Students provide legal resources, facilitate connections

“It still feels surreal. But I do think a part of it has ignited a fire and a passion within so many people to fight even for just basic human rights.”

As thousands took to the streets to express anger and sorrow over George Floyd’s death at the hands of police, UW Law students leveraged their legal training and relationships to provide critical resources for protestors.

As part of manifold efforts, students distributed educational materials, manned an information table in Seattle’s Capital Hill Occupied Protest (CHOP) and served as liaisons between community members and pro bono attorneys.

For many UW Law students like 3L Ben Canade, it was a moral imperative.

Ben Canade

“My unique position when it comes to this broader movement is brought about by my privilege: Being able to go to law school at all is the result of the situation I was born into,” says Canade, one of myriad law students who participated in demonstrations. “It just became glaringly apparent it was our duty to connect protesters with legal resources because we were the ones who were there.”

As the summer unfolded, protestors repeatedly clashed with police in Seattle, one of the early national epicenters of the protest movement.

In speaking with people who had been arrested, ticketed, attacked or otherwise impacted by the confrontations, students recognized the need to fill knowledge gaps on important subjects, such as contesting a ticket, requesting body camera footage or how Miranda rights work.

They found opportunities to put their education into practice by creating and distributing informational materials and being physically present to answer questions. When the Seattle Police Department abandoned its Capital Hill precinct and CHOP was created, students set up a permanent table within the area.

Tanner Yamada 3L took lead on generating content. Working with UW Law Professor Mary Fan, other professors and Seattle-based public interest groups, Yamada aggregated a wealth of information and worked with colleagues to produce various “Know Your Rights” materials to share at demonstrations and within CHOP.

Tanner Yamada

“We first had to figure out what people wanted, what would be useful and what as best as we could tell wasn't already being covered by other groups,” Yamada says. “And again, we're law students; we're not lawyers. So, everything we were doing I was outsourcing to other attorneys to review before we put anything out.”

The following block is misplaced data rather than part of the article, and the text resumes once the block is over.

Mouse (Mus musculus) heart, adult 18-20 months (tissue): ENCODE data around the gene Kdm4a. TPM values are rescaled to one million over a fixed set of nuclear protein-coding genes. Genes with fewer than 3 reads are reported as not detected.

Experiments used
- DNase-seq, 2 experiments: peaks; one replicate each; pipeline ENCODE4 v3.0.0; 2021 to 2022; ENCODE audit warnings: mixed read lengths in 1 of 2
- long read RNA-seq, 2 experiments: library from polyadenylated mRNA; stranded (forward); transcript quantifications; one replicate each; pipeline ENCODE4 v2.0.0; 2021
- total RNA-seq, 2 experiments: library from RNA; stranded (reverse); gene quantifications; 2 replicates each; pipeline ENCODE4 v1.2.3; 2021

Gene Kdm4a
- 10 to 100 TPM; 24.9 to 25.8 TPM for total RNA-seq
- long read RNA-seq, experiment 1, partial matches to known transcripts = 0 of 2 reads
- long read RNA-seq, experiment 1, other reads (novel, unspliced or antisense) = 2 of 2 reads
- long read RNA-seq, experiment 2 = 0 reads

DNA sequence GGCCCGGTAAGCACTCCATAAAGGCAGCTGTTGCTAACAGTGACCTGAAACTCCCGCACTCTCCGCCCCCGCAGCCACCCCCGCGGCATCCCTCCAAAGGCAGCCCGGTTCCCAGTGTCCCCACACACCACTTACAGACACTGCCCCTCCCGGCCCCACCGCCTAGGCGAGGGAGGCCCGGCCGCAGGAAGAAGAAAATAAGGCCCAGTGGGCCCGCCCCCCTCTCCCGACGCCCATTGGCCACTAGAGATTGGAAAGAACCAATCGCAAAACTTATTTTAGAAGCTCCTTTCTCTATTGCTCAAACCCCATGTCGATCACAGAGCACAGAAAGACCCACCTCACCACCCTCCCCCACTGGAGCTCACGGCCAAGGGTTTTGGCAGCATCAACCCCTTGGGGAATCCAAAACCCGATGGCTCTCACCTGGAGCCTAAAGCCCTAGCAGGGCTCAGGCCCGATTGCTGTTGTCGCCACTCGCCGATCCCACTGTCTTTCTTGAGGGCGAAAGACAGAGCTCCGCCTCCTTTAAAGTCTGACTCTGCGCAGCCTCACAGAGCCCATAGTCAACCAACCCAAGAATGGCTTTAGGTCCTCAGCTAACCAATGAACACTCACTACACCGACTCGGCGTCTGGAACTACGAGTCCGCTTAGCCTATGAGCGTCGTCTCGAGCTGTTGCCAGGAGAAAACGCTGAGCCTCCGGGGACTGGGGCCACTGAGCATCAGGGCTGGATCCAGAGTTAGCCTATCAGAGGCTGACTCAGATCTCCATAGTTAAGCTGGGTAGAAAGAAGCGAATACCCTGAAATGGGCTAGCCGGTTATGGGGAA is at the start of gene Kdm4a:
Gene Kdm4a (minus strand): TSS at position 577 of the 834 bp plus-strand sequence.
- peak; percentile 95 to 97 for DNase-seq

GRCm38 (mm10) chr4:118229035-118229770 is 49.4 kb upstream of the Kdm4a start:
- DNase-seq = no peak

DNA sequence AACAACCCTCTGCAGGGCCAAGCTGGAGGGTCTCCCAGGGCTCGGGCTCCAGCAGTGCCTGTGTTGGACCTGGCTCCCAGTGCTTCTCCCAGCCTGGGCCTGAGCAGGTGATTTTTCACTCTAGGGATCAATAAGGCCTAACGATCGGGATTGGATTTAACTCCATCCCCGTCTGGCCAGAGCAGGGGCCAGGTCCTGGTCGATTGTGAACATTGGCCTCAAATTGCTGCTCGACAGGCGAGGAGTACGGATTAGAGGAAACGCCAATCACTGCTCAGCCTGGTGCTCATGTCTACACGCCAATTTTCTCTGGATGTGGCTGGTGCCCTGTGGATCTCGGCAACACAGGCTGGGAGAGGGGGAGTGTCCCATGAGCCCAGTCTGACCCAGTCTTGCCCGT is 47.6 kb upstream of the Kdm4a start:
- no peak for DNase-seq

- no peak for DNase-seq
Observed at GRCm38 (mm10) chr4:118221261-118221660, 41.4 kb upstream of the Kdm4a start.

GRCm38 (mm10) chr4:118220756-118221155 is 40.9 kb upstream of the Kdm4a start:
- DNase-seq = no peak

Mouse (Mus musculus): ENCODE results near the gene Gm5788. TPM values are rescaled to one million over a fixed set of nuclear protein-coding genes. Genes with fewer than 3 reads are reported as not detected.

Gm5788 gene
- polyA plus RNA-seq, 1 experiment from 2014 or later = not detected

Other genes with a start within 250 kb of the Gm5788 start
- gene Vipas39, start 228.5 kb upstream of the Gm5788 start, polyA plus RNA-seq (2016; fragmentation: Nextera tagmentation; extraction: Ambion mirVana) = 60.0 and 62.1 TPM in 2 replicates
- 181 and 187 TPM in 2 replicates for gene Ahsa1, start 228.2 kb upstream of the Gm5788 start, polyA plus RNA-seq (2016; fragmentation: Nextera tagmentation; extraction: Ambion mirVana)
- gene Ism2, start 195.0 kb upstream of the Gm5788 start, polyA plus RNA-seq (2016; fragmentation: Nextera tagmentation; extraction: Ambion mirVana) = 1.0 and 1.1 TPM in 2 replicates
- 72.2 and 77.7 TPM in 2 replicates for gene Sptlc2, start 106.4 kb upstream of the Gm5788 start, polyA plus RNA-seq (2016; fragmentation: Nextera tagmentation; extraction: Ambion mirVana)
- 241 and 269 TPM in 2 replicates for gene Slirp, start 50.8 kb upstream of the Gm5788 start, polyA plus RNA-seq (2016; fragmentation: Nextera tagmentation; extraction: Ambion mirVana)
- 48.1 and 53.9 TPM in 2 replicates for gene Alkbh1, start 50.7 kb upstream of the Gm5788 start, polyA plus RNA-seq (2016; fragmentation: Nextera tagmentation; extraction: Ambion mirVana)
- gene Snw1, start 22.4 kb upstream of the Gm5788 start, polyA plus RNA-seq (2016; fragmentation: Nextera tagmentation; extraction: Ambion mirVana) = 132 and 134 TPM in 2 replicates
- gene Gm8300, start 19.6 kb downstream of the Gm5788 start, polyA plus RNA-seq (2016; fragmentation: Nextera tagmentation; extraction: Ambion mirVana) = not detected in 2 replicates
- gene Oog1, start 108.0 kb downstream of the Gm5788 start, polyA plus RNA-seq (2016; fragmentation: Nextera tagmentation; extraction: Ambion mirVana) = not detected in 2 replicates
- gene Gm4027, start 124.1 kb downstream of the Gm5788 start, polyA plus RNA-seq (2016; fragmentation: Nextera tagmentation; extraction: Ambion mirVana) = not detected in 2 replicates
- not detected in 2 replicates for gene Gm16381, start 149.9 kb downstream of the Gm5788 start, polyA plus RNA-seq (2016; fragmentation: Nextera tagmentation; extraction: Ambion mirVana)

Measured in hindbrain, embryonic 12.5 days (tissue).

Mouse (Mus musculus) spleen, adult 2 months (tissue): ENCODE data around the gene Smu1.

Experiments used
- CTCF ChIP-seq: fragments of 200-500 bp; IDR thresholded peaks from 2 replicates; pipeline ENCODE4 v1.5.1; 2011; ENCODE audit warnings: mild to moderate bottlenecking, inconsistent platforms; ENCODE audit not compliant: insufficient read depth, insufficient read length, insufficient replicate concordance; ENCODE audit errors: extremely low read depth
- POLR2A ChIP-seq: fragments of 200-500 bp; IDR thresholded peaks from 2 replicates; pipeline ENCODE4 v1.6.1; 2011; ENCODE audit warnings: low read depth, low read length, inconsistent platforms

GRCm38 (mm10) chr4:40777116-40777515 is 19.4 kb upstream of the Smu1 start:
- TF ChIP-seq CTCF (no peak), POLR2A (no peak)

Law students also leveraged their connections within the legal community to facilitate access for people in need to private and pro bono attorneys. Yamada says these efforts have been particularly important.

“We as law students have a huge privilege just in that we know attorneys,” Yamada says. “We’ve been so fortunate in that we know who to call, and I think that was a big part of the impetus for even doing all of this knowing that this is our position and we can help out in that way.”

Those who were on the ground on a daily basis almost invariably took punishment for it. In one instance, Canade was hit half a dozen times with projectiles that left his legs bruised and burned. He says these experiences and those of his colleagues underscore the need for action.

“I know that this has been really traumatizing for everyone involved, myself included,” Canade says. “It still feels surreal. But I do think a part of it has ignited a fire and a passion within so many people to fight even for just basic human rights.”

Amid the national wave of protests, CHOP in particular garnered national attention and became a flashpoint for critics. Depending on what story one reads, CHOP was a successful example of a community without policing, an anarchist haven or something in the middle.

But to many who were daily presences, the debate about what CHOP was or was not is beside the point. The actual legacies are the connections that were made, the alliances and organizations that were formed, and the efforts those groups are continuing to this day in the fight for racial justice.

“Things are not fair and equitable in our society, and I think sometimes in law school, it is easy for us to be in a bit of a bubble,” Canade says. “And I just would hope the people show up for the movement, beat your feet to the street, see what’s happening firsthand and most of all, be compassionate.”